explanations and various traditional themes about maloya, all interwoven by onomatopoeias originally intended to invoke the spirits, as well as to poke fun at their masters. A bundle of complaints, sung out by a soloist and echoed by a choir, recalling the pains, miseries with a throbbing base rhythm, which lingers or gets faster. Based on traditional and specific rhythms, maloya is structured around the roulèr, the core drum beat, to which responds the kayanm or kayamb, filled with canna seeds. Then comes the bob or bobre, the sati, metal box, or the bamboo pikèr. Its evolution, like that of the maloya kabosé, included the triangle, the djembe, the electric guitar or the base. At the end of the 1950s, the colonial administration prohibited maloya, thinking that it might incite an independence movement. Worse still, from 1963 to 1982, under the governance of Michel Debré, the Paris authorities advocated a forced integration and orchestrated the deportation of almost 2000 marmailles—a word which means children in the Creole spoken on the island of La R éunion. From then on, there was a serious crackdown on even owning a kayamb or a roulèr, genuine maloya instruments. So the music was practised covertly, in secret places, on the edge of sugar cane plantations, far from homes. There were accusations, often justified, of it being played at communist movement meetings. It wasn’t until 1976 that maloya was to re-emerge, following the publication of the first vinyl record by the group Firmin Viry. The musical style got back on track thanks to author-composers such as Danyèl Waro, Gramoun Lélé and Z iskakan. Better still, in O ctober 2009, with the support of the regional centre for contemporary music (PR M A) and numerous artists, maloya was officially registered on the U N ESC O Intangible Cultural H eritage List. At the heart of the new generation, its political connotation has gradually faded. “ Maloya is above all for young people who are looking for their roots, the demand for a mixed Creole, Madagascan, African and Indian identity.” Certain group names demonstrate this and are hoping to revive its historic character, ignored by the general public, by creating a symbolic place there. For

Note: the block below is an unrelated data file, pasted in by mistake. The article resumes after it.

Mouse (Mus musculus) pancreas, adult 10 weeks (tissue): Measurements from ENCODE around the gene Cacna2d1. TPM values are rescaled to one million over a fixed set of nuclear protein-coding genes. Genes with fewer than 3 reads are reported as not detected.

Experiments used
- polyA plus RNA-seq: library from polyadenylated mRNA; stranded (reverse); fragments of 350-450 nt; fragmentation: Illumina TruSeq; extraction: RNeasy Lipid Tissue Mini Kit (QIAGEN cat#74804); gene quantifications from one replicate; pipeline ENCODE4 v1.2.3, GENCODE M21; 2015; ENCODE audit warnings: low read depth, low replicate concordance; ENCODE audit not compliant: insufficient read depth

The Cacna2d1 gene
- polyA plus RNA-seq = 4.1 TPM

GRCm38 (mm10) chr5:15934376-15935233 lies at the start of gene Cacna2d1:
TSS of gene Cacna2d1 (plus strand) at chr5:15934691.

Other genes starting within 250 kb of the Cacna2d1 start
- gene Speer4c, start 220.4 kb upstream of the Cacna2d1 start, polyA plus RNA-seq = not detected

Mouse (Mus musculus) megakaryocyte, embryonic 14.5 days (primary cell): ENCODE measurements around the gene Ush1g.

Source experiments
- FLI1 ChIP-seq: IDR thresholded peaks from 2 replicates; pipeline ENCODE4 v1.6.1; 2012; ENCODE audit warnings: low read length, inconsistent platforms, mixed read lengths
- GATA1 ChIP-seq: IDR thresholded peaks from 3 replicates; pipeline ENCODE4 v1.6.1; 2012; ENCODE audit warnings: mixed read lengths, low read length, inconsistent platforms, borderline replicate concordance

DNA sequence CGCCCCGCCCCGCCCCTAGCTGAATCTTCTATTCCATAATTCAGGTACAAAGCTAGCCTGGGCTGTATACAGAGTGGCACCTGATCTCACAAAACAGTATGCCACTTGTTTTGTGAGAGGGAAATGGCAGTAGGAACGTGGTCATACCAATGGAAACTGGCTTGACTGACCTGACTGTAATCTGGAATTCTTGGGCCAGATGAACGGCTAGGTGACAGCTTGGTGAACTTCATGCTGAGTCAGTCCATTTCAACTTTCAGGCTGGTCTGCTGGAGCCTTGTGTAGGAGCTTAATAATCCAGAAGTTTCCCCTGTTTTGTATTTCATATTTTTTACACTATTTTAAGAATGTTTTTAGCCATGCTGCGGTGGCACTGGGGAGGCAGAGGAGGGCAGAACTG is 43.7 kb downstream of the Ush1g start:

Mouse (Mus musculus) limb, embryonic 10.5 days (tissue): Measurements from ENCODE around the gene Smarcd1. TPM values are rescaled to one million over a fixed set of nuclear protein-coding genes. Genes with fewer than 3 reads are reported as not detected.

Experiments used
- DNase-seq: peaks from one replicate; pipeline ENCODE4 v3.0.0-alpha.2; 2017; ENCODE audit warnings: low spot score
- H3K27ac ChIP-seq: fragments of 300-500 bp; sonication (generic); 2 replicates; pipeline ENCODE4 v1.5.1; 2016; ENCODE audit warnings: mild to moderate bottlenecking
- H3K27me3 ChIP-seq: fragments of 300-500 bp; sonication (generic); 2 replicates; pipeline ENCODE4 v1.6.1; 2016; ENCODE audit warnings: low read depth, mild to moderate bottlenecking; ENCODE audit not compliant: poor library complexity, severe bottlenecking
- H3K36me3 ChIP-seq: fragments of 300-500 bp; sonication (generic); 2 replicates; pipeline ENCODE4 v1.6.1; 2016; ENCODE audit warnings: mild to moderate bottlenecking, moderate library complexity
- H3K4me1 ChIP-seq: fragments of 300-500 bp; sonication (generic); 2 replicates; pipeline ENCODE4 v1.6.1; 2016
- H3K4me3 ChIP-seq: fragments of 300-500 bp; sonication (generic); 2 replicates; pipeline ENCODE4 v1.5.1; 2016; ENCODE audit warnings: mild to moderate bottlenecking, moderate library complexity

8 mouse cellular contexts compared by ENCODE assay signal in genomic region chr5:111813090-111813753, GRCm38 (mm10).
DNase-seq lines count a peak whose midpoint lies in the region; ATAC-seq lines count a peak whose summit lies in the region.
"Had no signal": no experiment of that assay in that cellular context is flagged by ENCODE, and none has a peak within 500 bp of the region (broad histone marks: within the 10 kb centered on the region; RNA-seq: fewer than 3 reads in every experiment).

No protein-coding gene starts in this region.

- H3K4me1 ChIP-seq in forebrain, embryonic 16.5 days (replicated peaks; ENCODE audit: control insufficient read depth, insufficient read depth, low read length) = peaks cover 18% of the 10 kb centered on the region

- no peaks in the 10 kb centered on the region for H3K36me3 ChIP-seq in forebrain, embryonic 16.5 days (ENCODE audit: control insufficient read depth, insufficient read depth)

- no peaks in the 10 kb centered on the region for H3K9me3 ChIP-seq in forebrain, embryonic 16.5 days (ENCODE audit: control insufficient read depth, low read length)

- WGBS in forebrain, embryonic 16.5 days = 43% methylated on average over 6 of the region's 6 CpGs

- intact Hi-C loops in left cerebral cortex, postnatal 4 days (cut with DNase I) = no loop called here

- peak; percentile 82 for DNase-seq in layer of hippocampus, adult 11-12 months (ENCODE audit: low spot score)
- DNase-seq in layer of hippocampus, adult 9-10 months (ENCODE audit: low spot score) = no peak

C I- D ESS O U S: L E M A L O Y A E S T B A S É S U R D E S P E R C U S S I O N S T R A D I T I O N N E L L E S E T S P É C I F I Q U E S . C I- C O N T R E : L E M A L O Y A S E R A T O U J O U R S H A B I T É P A R L E S O U V E N IR D E L’E S C L A V A G E, M A I S L E S R É U N I O N N A I S L’ A IM E N T E T D A N S E N T D E S S U S .

example, the group Simangavol clearly alludes to the first female slave to arrive on the island, who refused to bow down to slavery, despite the risks to herself, and fled into the mountains, becoming the incarnation of the maronnage. In fact, in the island’s vernacular, the marrons referred to the former rebel slaves who followed her example. N evertheless, maloya music will always reflect suffering and man’s enslavement of man. Today, its nostalgic power does not prevent it from espousing the joy of life and freedom. The people of La R éunion enjoy it and dance to it. At the end of 2013, coinciding with the festivities of 20 December—the commemorative date of the abolition of slavery in 1848 on Bourbon Island—, the fourth edition of the Festival Liberté Métisse added its palette of artistic expression to the whole celebration. This was the first positive sign of maloya’s inevitable internationalisation. The event, supported by the region under the aegis of its President Didier Robert, was officially stamped Vanilla Island and included in the calendar. From this, his Excellency Alain Saint-Ange, current President of this association and, above all, Minister for Tourism and Culture of The Seychelles, got an important delegation of artists on board, to get a first-hand experience this event, which was held further down the beach at Etang Salé. JO ËL A. G R A N DJEA N